Ultimately, it made me realize that unless someone knows me well, or is actively looking to discover my spiritual side, or both, my outward appearance and mannerisms really do make it hard for them to see the incredible passion and inspiration that I bring to my life. Yes, even my inner fire sometimes wavers — but it’s burning far more brightly and steadily than anyone would imagine if they’re simply looking at coarse physical cues.

This really made me think about the different levels on which hurting and healing take place. Yes, there is a general tendency for inner health to invigorate the outer body. There’s also a tendency for inner hurting to lead to physical sickness. I’ve experienced both. But psychological and spiritual patterns can change much more quickly and deeply than physical processes and structures. So you can’t get a full picture of someone’s current emotional and mental state simply by examining their physical fitness and energy levels. That may give you clues into how they’ve held their energy earlier in life, but it doesn’t necessarily tell you what’s going on inside of them today.

Someone who looks very healthy on the outside may be in the midst of a profound downward spiral of emotional and mental distress that may ultimately erode their physical health. And someone who is plagued with the outward signs of exhaustion and emotional holding may in fact be experiencing a profound emotional liberation that will ultimately improve their physical health. Even for highly empathic people, it can take a bit of conversation and exploration to figure out what differences there may be between outer appearances and inner realities.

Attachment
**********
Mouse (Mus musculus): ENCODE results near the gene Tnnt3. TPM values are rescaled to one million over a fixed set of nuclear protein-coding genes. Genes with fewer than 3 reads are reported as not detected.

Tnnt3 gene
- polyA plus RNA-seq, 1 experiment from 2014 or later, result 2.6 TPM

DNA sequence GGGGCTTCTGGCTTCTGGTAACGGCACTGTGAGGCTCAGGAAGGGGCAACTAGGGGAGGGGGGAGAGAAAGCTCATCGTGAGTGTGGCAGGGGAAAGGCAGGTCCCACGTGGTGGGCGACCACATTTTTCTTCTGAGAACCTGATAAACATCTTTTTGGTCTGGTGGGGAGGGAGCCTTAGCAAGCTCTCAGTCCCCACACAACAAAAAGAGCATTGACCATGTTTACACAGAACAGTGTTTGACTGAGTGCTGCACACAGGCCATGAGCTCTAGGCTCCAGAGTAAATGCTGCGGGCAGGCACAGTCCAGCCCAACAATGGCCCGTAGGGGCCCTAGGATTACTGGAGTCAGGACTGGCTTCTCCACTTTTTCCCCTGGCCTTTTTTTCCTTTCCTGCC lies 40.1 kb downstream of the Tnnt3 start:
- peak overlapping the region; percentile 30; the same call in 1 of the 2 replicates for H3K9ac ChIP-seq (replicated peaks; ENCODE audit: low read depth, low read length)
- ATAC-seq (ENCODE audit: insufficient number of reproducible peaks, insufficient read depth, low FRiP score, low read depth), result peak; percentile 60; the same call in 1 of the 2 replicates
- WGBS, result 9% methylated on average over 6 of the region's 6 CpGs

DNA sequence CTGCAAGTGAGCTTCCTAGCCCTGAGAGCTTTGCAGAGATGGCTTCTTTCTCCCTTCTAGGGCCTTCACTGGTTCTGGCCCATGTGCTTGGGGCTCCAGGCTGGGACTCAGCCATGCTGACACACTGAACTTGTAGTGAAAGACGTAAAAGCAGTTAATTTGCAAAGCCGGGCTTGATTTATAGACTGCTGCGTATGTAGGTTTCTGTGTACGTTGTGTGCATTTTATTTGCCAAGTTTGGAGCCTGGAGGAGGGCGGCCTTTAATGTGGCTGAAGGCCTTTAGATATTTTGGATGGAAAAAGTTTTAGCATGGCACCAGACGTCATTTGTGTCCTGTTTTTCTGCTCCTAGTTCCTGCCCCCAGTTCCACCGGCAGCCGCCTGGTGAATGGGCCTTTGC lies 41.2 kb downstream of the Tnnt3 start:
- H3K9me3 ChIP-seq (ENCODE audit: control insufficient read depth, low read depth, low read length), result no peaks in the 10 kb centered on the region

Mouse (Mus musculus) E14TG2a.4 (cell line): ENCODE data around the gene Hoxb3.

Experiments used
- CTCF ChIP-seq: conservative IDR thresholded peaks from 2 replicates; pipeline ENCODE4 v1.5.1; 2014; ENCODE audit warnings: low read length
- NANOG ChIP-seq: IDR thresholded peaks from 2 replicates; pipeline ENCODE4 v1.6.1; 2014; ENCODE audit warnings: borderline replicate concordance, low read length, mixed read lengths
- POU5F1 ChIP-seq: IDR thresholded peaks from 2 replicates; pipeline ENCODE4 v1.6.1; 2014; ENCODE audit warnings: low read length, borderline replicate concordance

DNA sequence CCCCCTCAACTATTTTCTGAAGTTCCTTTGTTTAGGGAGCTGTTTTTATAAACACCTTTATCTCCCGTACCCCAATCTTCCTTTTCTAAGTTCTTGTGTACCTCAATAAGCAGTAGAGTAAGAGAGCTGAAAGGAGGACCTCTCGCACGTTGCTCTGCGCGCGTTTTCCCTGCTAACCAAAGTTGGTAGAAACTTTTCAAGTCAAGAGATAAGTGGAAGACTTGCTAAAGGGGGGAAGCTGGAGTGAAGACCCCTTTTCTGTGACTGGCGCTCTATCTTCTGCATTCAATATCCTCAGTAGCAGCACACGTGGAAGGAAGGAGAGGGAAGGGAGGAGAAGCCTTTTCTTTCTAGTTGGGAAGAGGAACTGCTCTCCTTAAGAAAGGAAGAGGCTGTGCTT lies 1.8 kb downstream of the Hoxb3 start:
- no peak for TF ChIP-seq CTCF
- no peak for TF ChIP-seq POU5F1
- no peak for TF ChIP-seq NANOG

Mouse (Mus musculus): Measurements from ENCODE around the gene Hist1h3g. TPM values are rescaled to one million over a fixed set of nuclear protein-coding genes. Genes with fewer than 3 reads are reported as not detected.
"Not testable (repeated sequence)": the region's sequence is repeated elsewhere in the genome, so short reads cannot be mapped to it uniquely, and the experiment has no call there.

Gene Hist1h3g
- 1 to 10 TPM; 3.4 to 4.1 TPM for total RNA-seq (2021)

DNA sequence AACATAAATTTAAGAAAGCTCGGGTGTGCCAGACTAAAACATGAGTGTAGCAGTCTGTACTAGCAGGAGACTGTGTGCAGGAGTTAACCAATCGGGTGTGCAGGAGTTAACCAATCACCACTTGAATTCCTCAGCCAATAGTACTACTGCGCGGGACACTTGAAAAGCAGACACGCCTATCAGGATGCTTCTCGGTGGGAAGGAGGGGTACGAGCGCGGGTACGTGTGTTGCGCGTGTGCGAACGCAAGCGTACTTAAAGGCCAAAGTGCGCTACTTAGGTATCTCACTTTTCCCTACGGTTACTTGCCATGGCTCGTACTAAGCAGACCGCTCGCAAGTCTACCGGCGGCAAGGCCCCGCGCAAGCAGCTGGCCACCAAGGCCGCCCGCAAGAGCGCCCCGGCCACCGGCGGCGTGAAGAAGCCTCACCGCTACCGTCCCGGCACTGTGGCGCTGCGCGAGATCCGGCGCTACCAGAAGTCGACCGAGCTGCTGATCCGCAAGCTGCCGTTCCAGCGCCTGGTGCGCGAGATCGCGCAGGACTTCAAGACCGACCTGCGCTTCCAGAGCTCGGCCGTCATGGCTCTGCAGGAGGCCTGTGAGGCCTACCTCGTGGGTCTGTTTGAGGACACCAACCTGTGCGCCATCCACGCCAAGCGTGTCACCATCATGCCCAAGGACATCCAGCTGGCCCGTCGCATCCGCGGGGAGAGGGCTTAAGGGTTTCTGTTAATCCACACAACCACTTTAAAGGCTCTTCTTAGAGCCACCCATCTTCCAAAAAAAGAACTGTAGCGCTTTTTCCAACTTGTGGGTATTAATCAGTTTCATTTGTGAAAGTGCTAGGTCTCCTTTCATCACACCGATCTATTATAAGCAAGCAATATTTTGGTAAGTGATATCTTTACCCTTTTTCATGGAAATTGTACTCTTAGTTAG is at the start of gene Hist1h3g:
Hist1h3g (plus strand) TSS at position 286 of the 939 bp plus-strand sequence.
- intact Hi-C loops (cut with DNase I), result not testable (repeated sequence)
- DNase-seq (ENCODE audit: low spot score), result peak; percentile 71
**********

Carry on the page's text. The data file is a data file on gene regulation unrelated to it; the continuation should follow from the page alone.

A part of me wants to go back and explain all of this to about two or three dozen people in my life who I feel have had a hard time understanding what’s going on with me because of the differences between my outer body and my inner experience. But then, I came to a liberating realization.

I don’t have to tell them. I’m going to show them.

My jogging, yoga, and personal process work is already starting to shift how I hold my body, and how my muscles and the coloring of my face look, and whether or not there’s a glimmer in my eye. One or two people close to me have already mentioned the difference, and I suspect others are noticing it without even mentioning it. It’s a bit more subtle now, but it’s only going to get more noticeable as time goes on. By the end of the year and a day cycle, I fully expect the change to be so dramatic that even people who pay no attention to my energy or body language will recognize it.

This is a dramatic realization — and an inspiring note to end on. It’s been a long road, and the drain that this journey had on me in the past is still visible in my body. But my heart and spirit are full of passion and vigor, and my body is starting to catch up. I’ve reached the point where physical exercise and activity are actually invigorating, and exciting, and something that I feel naturally drawn to. This being the case, I have great confidence that by the end of this year, I’ll be a much more integrated and empowered individual, with the energy of my body rising to meet the energy of my heart and spirit, making me ready to take my healing journey to a whole new level and change my community and my world for the better.

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My name is Treesong. I'm a father, author, talk radio host, and Real Life Superhero. I live in Carbondale, Southern Illinois. I write novels, short stories, and poetry, mostly about the climate.